He was the eternal optimist, leaving the shtetl of Kasrilevke for America, taking a risk on the stock market, and she was the ever-critical housewife who stayed behind in the alte heim. “Everyone says that in America, G-d willing, I’ll be a big hit,” to which his wife replies that he is a “certiﬁed lunatic.” The optimist is Menachem Mendel, writing to his wife Shayna Sheindel, but it may as well be the author Sholem Aleichem, who also invested in stocks.
The scene is reenacted in the documentary with separate century-old photographs of an Ashkenazi man and woman hovering into view as they bicker back and forth through their letters. Translated in the Joseph Dorman’s “Sholem Aleichem: Laughing in the Darkness,” the anecdotes exemplify the life of the greatest Yiddish storyteller, born in 1859 as Sholem Rabinowitz, as he rose from poverty to prose, including his failed attempt at stardom in America, and his posthumous fame, which gave Tevye the Milkman immortality on Broadway and the big screen.
A father of four daughters and two sons, Sholem Aleichem often referred to them as his “little republic,” based on each child’s individual concepts of Jewish identity. Inspired by his personal anecdotes, the writer transformed them into Tevye’s seven daughters, who each go on separate paths in their lives.
While Tevye’s departure from his village ends in uncertainty, Rabinowitz’s 1906 arrival in New York was greeted by thousands at the dock, but his ﬁrst play on Second Avenue, Oysvorf, was such a ﬂ op that he returned to Europe. “He was a failed immigrant,” Dorman said. “My parents had his books on their bookshelf.”
Living on the Upper West Side, Dorman is no stranger to opposing views within the Jewish community and his previous ﬁlms include the 1997 documentary “Arguing the World,” on the careers of New York’s political Jewish intellectuals, who grew up during the rise of fascism and communism. “They were man said.
Dorman was prompted to take on Sholem Aleichem by his friend Jeffrey Shandler, a professor of Yiddish literature at Rutgers University who organized a YIVO exhibit on Rabinowitz’s failed career in New York. “It seems outrageous at ﬁrst look that he failed in America, but most immigrants here were young and it was much easier for them to make the transition,” Dorman said.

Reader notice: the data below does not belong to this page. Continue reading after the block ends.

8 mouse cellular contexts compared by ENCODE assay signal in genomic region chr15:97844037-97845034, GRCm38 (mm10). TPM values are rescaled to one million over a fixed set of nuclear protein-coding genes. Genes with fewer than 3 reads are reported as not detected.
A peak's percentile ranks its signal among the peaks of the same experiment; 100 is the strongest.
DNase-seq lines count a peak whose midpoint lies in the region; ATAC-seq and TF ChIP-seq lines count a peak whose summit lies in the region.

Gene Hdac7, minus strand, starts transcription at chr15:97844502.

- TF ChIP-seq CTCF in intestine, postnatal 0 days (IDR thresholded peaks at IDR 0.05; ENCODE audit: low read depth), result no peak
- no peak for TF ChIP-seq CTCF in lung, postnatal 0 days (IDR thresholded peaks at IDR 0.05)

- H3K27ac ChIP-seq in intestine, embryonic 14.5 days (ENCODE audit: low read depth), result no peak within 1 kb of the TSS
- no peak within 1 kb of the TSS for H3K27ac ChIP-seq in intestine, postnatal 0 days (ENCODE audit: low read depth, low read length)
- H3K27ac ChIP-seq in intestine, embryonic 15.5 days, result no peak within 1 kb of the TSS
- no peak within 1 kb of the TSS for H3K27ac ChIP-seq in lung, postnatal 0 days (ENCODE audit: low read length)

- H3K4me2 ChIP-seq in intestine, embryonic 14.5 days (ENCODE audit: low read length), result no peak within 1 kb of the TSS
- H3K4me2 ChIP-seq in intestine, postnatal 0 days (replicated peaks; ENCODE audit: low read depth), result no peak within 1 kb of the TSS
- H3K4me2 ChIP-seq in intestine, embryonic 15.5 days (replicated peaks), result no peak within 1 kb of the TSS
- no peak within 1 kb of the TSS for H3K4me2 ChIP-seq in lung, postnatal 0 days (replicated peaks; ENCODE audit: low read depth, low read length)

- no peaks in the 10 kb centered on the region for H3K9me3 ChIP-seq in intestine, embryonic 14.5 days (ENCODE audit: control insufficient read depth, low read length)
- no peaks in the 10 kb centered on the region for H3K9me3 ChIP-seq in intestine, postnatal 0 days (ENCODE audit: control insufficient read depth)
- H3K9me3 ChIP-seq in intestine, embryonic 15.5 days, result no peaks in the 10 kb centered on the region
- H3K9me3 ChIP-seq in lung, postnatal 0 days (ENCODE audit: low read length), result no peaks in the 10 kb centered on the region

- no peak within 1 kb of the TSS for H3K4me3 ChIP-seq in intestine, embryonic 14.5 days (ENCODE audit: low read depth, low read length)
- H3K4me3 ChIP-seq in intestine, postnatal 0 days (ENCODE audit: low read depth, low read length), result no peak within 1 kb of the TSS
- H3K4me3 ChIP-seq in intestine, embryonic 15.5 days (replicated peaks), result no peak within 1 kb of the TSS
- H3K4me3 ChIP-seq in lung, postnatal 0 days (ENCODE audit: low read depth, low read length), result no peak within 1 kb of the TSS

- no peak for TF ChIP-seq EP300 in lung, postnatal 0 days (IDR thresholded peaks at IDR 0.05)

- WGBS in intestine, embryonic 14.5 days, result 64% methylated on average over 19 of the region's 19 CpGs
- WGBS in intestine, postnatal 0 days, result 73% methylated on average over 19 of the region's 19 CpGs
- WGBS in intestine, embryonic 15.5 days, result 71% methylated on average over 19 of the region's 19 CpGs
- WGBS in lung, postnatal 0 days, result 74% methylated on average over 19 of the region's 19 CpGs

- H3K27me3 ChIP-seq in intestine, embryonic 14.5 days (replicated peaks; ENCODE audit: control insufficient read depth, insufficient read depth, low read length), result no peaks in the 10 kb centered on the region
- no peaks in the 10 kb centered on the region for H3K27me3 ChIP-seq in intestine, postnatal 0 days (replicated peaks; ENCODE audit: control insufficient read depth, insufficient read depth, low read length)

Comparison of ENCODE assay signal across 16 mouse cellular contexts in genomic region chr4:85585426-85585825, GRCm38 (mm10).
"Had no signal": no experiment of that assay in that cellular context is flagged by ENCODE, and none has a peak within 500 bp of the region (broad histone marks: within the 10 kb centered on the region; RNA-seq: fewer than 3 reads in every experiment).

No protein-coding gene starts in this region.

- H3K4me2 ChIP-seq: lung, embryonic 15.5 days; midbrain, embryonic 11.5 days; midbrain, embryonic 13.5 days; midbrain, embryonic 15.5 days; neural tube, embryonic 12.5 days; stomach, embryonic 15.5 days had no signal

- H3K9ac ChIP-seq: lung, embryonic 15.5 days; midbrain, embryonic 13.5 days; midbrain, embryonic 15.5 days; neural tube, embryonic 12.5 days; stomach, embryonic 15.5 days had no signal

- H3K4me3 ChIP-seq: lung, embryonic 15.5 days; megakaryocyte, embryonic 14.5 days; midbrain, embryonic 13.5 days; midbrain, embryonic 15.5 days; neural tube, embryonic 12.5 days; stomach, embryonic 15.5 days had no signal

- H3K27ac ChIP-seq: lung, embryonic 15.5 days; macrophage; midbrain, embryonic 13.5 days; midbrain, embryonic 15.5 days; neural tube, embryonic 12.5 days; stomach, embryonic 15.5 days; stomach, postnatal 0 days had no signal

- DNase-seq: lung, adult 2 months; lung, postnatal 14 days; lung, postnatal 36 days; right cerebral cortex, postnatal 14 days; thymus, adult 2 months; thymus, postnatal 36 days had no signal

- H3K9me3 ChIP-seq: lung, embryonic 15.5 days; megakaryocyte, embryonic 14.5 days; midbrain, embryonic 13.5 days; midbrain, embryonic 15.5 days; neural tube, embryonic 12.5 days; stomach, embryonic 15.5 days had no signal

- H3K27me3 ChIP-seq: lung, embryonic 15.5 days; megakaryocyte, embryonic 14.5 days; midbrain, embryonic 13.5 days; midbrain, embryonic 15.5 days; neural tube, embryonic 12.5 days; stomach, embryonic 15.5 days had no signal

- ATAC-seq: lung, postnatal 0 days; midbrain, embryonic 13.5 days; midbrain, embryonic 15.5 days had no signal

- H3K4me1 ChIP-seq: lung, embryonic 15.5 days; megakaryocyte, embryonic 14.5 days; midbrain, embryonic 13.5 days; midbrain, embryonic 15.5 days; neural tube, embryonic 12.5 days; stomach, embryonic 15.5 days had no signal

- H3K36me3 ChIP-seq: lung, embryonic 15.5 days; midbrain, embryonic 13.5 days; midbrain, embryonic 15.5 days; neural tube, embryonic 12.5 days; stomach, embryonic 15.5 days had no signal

Borrowing from the large photograph collection at YIVO, Dorman recreated stills of Russian shtetls, wartime devastation, the Lower East Side, and the author at various stages of his life. “They built up this amazing archive from photographers sent to Europe by The Forward in the 1930s. The videos were cap- tured by wealthy American Jews who made home videos visiting their home shtetls.”
To get perspectives on Rabinowitz, Dorman interviewed Yiddish experts that include Dan Miron of Columbia University, author Hillel Halkin, and Aaron Lansky, who founded the National Yiddish Book Center in Amherst, Mass. The ﬁlm also includes Hunter College professor Bel Kaufman, who turned 100 in May. A granddaughter of the author, she is the last living person to remember Sholem Aleichem, who died when she was five. Rabinowitz was a traditionalist, but not Orthodox. He was supportive of Zionism, but in a nonpartisan manner. For this reason, he was snubbed by Abraham Kahan, the founding editor of The Forward. But once he died in 1916, every faction claimed Shalom as their own. The socialists admired his working-class characters. Zionists looked at his writings as a throwback to the diaspora. Traditionalists appreciated Tevye’s stubborn Orthodoxy in the face of massive social upheaval. Having told the stories of socialists and a Yiddish author in ﬁ lm, Dorman’s next project, in partnership with Oren Rudavsky, tackles the history of Zionism. “It’s like a trilogy of ﬁlms with another solution on preserving Jewish identity.”